Master of Science Environmental Science
The Graduate Environmental Science Program at the University of Guam is a well-designed program that benefits from having diverse and knowledgeable professors and a tropical Pacific region in which to study. I attended the EV program from 2010 to 2012 with a background in geology and geography and an interest in studying hydrogeology. My research focused on the Northern Guam Lens Aquifer, Guam’s primary potable water supply, and the natural and anthropogenic factors that affect its salinity. While involved in the program, I was also employed as a Research Assistant at the Water & Environmental Research Institute of the Western Pacific at UOG working on paleoclimate field research at two caves on northern Guam. The field research experiences were highly rewarding for me. I enjoyed the sense of community that comes with a small university on an island. I was able to generate close working relationships with the professors, staff, and other EV program students. My overall experience in the UOG EV program was extremely positive, and I am grateful to those involved in the program that strengthened my scientific understanding and forwarded my environmental career.
Christine A. Simard
Research Assistant III
Water & Environmental Research Institute of the Western Pacific
Mangilao, GU 96923
What sets the Master of Science in Environmental Science program at UOG apart from other schools is its size. Unlike the situation at most larger schools, the program is small enough that the professors and students have close interactions and each student receives individualized attention. UOG professors are also actively involved in research in a variety of areas. As a conservation horticulturist, I had the unique opportunity to work closely with professors in several fields. I worked with Dr. Mari Marutani managing laboratory and field experiments at Triton Farm, an integrated demonstration farm. Under Dr. Mohammad Golabi, we collaborated with Guam Water Works Authority to implement a low-cost Vetiver Grass Technology (VGT) experiment at the Inarajan Wastewater Treatment Plant.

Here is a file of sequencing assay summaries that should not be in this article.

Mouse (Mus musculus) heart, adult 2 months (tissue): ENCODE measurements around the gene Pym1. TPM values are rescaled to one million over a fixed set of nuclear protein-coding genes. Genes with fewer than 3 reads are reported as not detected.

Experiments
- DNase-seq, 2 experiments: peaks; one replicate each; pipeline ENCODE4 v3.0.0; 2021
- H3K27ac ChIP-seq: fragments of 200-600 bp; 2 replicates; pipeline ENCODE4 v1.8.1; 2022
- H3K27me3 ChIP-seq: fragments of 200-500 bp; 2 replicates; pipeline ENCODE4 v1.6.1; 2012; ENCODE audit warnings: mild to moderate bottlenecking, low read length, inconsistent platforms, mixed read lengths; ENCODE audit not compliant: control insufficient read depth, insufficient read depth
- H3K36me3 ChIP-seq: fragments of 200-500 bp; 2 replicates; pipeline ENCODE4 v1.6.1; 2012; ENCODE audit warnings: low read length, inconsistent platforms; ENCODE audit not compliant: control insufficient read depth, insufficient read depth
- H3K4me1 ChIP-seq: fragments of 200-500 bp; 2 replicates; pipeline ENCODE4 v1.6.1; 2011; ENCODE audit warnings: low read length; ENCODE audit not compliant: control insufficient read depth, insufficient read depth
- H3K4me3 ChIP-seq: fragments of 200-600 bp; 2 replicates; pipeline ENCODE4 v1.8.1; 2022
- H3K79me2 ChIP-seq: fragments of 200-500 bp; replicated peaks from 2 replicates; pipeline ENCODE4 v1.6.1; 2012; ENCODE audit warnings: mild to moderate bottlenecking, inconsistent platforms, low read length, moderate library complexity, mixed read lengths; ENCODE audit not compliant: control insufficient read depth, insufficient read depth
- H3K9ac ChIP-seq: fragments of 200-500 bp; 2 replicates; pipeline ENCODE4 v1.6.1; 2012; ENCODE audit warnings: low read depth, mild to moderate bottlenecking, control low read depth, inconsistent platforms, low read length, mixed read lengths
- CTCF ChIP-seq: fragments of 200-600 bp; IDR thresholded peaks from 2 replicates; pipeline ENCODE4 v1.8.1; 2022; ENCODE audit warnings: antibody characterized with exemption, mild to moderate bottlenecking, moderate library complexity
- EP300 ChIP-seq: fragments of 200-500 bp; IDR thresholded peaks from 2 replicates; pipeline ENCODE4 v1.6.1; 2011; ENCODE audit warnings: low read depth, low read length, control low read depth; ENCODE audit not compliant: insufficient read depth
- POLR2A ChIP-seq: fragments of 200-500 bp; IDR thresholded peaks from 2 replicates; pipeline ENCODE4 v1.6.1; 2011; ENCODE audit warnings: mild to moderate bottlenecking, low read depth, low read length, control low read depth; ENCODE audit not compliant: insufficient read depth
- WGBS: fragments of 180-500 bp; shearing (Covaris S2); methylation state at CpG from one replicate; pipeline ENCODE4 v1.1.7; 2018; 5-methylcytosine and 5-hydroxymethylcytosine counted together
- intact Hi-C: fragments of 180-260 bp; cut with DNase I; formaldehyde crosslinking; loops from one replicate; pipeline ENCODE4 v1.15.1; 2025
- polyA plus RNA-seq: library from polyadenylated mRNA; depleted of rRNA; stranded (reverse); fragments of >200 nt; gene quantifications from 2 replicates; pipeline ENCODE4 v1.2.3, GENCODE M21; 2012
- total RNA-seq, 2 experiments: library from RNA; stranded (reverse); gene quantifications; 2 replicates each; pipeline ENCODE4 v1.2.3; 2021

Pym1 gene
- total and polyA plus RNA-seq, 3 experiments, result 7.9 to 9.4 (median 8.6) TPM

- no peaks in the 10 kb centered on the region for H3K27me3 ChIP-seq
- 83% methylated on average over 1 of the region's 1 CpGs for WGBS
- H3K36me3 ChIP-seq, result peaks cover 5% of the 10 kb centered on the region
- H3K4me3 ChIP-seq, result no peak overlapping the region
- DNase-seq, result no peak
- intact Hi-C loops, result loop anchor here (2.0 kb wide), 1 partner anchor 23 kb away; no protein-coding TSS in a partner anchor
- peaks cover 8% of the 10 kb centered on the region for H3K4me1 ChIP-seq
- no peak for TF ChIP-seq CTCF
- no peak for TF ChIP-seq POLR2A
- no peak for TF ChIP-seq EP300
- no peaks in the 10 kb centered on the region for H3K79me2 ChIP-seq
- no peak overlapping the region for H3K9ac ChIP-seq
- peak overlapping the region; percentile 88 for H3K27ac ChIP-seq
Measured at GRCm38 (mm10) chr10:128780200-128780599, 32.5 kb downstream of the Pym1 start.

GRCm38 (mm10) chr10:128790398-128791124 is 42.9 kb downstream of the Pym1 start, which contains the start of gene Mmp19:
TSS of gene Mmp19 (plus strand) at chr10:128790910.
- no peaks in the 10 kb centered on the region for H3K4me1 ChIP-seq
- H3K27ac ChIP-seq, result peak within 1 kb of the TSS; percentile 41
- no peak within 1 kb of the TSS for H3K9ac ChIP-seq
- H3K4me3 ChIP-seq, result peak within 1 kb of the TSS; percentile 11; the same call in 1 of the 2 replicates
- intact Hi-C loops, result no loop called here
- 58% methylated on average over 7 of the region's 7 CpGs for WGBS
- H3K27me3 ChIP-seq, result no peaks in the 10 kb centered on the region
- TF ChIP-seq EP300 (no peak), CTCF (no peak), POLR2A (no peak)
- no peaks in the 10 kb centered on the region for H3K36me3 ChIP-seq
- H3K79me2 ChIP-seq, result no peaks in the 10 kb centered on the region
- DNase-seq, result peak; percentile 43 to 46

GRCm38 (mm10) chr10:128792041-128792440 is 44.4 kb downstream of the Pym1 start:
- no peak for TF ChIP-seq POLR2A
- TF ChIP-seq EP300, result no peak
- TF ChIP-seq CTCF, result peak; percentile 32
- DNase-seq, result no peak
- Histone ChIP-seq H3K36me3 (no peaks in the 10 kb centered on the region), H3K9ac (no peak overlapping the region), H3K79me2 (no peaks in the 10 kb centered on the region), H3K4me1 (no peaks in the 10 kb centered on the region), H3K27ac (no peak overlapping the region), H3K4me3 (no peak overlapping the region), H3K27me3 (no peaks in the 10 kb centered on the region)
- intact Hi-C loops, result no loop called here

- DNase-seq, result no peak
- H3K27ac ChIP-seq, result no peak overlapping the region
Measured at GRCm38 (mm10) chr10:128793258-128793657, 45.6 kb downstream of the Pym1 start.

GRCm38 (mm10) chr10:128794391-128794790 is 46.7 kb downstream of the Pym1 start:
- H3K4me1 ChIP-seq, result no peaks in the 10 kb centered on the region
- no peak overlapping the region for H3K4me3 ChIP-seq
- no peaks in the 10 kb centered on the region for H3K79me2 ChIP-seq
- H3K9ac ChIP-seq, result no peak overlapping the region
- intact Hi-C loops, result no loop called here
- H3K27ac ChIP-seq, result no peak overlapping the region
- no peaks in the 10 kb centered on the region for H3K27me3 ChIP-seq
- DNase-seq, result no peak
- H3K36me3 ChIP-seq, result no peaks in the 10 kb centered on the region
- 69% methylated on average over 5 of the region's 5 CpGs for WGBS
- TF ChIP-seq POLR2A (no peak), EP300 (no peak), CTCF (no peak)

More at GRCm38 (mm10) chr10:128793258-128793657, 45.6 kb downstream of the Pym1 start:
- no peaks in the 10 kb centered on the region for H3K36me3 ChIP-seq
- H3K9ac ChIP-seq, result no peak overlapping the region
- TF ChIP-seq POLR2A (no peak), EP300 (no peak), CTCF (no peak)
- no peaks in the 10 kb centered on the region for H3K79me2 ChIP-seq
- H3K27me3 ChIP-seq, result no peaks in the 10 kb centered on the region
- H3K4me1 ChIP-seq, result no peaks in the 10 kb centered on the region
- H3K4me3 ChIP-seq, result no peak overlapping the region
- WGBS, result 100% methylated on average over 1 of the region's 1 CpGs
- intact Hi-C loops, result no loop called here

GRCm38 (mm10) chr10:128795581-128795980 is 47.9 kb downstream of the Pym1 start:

After graduating, I went on to work on a joint project with the University of Washington and UOG, the Ecology of Bird Loss Project. This ongoing project will provide the first landscape-level assessment of the impacts of bird loss on an entire forest community and it will provide critical ecological indicators of the indirect impacts of the brown tree snake invasion.
Through my formal education and work experiences, I have gained knowledge of a broad range of biological disciplines, including botany, ecology, geology, hydrology, forestry, soils, bio-statistics, entomology, ornithology, toxicology, and herpetology. Besides getting a superb graduate education, I have created an extended network of friends and future colleagues, which includes not only my fellow students, but also the faculty. The Environmental Science Program at UOG is packed full of interesting and diverse courses that will arm you with the knowledge and tools to make a real and positive difference in the world.
Leanne Obra, Biologist
USGS Brown Tree Snake Project
Monday, 22 June 2009 13:52
KOROR (Palau Horizon) – The Nature Conservancy (TNC) Micronesia Program has announced the selection of Umiich Sengebau as the new deputy director of Conservation. Mr. Sengebau’s new role will be effective on July 1, 2009. He succeeds Trina Leberer, who became Director for TNC Micronesia Program in April 2009.
In making the appointment, Director Leberer said, “After an incredibly competitive and lengthy process, myself and the rest of the interview team are delighted to announce the selection of Umiich Sengebau as the new Deputy Director of Conservation for our team. Umiich brings to the position a wide variety of experiences and history with the program and I look forward to working with him to fully realize the potential of the position and Conservation section.”